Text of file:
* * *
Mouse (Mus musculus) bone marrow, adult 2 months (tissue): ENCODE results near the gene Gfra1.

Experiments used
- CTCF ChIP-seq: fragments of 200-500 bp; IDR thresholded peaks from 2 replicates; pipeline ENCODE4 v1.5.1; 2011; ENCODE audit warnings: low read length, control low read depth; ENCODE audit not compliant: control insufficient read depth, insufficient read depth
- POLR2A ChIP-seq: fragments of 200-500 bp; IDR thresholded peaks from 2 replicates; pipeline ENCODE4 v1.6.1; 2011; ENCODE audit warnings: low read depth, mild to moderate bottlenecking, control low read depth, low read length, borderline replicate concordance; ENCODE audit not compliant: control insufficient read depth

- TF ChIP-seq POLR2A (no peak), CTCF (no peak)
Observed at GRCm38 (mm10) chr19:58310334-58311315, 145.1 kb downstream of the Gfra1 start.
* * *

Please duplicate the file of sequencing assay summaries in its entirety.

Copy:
Mouse (Mus musculus) bone marrow, adult 2 months (tissue): ENCODE results near the gene Gfra1.

Experiments used
- CTCF ChIP-seq: fragments of 200-500 bp; IDR thresholded peaks from 2 replicates; pipeline ENCODE4 v1.5.1; 2011; ENCODE audit warnings: low read length, control low read depth; ENCODE audit not compliant: control insufficient read depth, insufficient read depth
- POLR2A ChIP-seq: fragments of 200-500 bp; IDR thresholded peaks from 2 replicates; pipeline ENCODE4 v1.6.1; 2011; ENCODE audit warnings: low read depth, mild to moderate bottlenecking, control low read depth, low read length, borderline replicate concordance; ENCODE audit not compliant: control insufficient read depth

- TF ChIP-seq POLR2A (no peak), CTCF (no peak)
Observed at GRCm38 (mm10) chr19:58310334-58311315, 145.1 kb downstream of the Gfra1 start.